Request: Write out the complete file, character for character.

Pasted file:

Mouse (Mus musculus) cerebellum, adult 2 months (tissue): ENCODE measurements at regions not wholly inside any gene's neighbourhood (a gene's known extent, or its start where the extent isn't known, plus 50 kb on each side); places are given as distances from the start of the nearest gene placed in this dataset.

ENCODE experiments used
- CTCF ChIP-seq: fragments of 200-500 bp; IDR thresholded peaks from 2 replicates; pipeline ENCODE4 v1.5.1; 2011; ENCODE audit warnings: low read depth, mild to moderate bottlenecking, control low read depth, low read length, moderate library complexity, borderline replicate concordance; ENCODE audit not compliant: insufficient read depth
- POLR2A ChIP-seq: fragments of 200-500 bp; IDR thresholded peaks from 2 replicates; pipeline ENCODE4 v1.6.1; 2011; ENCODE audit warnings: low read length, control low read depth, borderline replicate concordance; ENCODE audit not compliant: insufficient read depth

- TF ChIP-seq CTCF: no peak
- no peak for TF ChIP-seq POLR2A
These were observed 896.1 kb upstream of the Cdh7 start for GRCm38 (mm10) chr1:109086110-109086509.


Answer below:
Mouse (Mus musculus) cerebellum, adult 2 months (tissue): ENCODE measurements at regions not wholly inside any gene's neighbourhood (a gene's known extent, or its start where the extent isn't known, plus 50 kb on each side); places are given as distances from the start of the nearest gene placed in this dataset.

ENCODE experiments used
- CTCF ChIP-seq: fragments of 200-500 bp; IDR thresholded peaks from 2 replicates; pipeline ENCODE4 v1.5.1; 2011; ENCODE audit warnings: low read depth, mild to moderate bottlenecking, control low read depth, low read length, moderate library complexity, borderline replicate concordance; ENCODE audit not compliant: insufficient read depth
- POLR2A ChIP-seq: fragments of 200-500 bp; IDR thresholded peaks from 2 replicates; pipeline ENCODE4 v1.6.1; 2011; ENCODE audit warnings: low read length, control low read depth, borderline replicate concordance; ENCODE audit not compliant: insufficient read depth

- TF ChIP-seq CTCF: no peak
- no peak for TF ChIP-seq POLR2A
These were observed 896.1 kb upstream of the Cdh7 start for GRCm38 (mm10) chr1:109086110-109086509.